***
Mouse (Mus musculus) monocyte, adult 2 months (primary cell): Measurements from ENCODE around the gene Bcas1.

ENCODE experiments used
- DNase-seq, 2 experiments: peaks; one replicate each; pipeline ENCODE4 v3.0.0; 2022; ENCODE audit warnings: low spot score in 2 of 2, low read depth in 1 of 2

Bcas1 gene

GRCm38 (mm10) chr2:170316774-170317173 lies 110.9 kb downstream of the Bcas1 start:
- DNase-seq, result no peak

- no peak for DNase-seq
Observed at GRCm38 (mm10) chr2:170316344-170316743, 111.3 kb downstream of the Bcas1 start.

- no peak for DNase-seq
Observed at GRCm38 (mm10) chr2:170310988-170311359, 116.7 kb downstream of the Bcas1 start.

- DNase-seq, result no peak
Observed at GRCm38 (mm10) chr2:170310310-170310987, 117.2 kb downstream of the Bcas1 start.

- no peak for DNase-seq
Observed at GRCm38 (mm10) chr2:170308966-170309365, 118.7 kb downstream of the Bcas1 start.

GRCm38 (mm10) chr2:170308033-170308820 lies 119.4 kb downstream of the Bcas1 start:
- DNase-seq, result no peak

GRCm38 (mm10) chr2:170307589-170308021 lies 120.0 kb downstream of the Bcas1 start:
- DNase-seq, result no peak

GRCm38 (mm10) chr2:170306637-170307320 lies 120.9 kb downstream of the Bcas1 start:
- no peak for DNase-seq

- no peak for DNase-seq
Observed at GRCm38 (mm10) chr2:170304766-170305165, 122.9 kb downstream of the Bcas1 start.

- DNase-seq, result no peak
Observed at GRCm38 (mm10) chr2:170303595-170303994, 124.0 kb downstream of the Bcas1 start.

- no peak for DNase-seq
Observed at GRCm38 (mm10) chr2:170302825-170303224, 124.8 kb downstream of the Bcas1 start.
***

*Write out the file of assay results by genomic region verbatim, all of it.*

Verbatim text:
Mouse (Mus musculus) monocyte, adult 2 months (primary cell): Measurements from ENCODE around the gene Bcas1.

ENCODE experiments used
- DNase-seq, 2 experiments: peaks; one replicate each; pipeline ENCODE4 v3.0.0; 2022; ENCODE audit warnings: low spot score in 2 of 2, low read depth in 1 of 2

Bcas1 gene

GRCm38 (mm10) chr2:170316774-170317173 lies 110.9 kb downstream of the Bcas1 start:
- DNase-seq, result no peak

- no peak for DNase-seq
Observed at GRCm38 (mm10) chr2:170316344-170316743, 111.3 kb downstream of the Bcas1 start.

- no peak for DNase-seq
Observed at GRCm38 (mm10) chr2:170310988-170311359, 116.7 kb downstream of the Bcas1 start.

- DNase-seq, result no peak
Observed at GRCm38 (mm10) chr2:170310310-170310987, 117.2 kb downstream of the Bcas1 start.

- no peak for DNase-seq
Observed at GRCm38 (mm10) chr2:170308966-170309365, 118.7 kb downstream of the Bcas1 start.

GRCm38 (mm10) chr2:170308033-170308820 lies 119.4 kb downstream of the Bcas1 start:
- DNase-seq, result no peak

GRCm38 (mm10) chr2:170307589-170308021 lies 120.0 kb downstream of the Bcas1 start:
- DNase-seq, result no peak

GRCm38 (mm10) chr2:170306637-170307320 lies 120.9 kb downstream of the Bcas1 start:
- no peak for DNase-seq

- no peak for DNase-seq
Observed at GRCm38 (mm10) chr2:170304766-170305165, 122.9 kb downstream of the Bcas1 start.

- DNase-seq, result no peak
Observed at GRCm38 (mm10) chr2:170303595-170303994, 124.0 kb downstream of the Bcas1 start.

- no peak for DNase-seq
Observed at GRCm38 (mm10) chr2:170302825-170303224, 124.8 kb downstream of the Bcas1 start.